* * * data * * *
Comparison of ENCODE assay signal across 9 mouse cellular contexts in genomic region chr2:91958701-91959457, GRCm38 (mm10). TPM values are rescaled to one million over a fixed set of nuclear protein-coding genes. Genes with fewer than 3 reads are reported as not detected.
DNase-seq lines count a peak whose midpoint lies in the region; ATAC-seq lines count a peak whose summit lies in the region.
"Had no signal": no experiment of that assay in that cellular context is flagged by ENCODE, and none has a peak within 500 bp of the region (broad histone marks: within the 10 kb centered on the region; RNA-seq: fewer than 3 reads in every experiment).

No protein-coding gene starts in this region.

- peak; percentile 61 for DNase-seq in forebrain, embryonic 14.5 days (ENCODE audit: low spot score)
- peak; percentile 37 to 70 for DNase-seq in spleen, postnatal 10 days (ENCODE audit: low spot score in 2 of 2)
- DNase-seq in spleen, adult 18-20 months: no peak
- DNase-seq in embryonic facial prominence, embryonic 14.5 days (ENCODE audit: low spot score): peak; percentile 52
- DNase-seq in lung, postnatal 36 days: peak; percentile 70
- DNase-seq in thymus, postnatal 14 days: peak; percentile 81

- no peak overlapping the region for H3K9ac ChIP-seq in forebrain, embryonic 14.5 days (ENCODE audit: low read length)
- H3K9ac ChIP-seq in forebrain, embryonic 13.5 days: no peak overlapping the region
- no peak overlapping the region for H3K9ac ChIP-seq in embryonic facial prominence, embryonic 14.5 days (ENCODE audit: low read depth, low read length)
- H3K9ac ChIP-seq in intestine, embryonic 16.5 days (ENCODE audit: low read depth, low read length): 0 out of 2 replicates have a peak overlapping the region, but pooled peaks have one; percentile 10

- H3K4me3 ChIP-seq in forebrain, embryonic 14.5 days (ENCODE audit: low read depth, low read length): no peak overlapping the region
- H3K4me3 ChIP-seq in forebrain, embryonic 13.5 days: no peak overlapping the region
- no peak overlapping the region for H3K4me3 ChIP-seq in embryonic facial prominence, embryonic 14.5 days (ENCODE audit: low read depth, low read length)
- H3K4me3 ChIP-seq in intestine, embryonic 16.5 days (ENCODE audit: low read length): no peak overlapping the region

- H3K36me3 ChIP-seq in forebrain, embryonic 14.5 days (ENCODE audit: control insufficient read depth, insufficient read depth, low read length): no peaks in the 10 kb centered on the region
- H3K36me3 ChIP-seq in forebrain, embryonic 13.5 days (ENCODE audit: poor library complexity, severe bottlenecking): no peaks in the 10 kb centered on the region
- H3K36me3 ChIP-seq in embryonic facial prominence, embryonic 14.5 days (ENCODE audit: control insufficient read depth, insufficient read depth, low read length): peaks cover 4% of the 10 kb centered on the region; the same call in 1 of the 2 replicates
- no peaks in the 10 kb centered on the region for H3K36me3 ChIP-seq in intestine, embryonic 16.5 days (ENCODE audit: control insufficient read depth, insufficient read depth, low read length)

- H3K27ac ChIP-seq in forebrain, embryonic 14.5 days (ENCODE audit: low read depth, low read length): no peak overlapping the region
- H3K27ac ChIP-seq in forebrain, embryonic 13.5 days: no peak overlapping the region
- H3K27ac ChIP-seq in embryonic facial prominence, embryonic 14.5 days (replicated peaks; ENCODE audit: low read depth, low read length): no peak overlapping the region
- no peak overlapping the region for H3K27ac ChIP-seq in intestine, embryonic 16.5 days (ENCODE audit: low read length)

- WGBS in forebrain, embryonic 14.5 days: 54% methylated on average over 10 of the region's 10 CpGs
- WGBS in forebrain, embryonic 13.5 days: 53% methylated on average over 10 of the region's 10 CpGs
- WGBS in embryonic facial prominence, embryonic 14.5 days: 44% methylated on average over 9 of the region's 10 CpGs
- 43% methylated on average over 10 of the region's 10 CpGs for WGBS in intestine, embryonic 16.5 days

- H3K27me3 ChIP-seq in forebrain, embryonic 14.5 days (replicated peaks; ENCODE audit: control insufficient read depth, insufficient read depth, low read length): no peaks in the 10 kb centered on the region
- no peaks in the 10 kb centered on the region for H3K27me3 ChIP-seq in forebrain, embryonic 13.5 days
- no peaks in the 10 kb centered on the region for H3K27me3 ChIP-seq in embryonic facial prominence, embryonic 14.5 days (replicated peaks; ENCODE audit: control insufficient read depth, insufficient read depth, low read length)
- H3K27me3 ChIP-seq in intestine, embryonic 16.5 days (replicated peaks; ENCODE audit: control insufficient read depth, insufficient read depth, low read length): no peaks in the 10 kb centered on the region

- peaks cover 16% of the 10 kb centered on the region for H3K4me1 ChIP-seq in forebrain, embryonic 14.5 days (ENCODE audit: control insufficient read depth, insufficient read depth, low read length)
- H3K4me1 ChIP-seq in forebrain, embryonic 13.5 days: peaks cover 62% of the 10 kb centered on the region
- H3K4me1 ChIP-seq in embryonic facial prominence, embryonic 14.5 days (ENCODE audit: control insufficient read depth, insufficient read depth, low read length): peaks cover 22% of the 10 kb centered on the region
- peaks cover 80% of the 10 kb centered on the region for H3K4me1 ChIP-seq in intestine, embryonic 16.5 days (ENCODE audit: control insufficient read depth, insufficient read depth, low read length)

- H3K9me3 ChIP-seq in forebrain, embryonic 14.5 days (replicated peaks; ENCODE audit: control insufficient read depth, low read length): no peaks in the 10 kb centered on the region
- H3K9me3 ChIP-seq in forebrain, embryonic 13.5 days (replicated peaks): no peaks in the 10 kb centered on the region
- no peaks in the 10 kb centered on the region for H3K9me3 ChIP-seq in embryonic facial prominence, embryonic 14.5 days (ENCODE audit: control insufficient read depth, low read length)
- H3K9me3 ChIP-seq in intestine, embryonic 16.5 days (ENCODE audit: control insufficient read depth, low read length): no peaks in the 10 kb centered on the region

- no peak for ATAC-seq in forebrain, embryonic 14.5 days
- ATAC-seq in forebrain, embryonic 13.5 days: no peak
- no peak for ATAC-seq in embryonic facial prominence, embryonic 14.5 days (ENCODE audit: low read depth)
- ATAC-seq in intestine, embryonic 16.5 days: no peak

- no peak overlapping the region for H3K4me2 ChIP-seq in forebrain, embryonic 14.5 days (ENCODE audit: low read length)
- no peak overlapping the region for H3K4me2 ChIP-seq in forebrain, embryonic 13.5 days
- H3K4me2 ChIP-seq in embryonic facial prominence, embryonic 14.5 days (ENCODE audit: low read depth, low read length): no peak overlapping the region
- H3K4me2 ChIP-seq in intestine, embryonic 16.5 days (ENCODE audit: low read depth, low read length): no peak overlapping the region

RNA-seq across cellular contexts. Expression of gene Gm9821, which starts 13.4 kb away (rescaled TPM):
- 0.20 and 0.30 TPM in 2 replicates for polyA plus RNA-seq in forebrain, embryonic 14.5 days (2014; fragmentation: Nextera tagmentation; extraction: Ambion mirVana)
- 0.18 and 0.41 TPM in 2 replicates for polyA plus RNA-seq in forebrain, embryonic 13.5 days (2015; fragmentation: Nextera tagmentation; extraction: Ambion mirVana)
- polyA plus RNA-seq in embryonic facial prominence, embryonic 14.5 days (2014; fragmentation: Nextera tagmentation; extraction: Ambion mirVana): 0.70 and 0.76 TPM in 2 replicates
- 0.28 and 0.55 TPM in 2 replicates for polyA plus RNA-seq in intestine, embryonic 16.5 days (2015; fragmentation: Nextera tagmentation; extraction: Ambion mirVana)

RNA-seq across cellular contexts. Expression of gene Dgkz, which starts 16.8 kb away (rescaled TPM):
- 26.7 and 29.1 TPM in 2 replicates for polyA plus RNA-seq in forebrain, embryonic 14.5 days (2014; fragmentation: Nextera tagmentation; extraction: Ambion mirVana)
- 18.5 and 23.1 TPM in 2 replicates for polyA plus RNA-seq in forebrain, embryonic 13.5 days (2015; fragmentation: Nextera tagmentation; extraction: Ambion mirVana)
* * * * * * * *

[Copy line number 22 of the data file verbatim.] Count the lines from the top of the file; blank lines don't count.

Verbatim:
- no peaks in the 10 kb centered on the region for H3K36me3 ChIP-seq in intestine, embryonic 16.5 days (ENCODE audit: control insufficient read depth, insufficient read depth, low read length)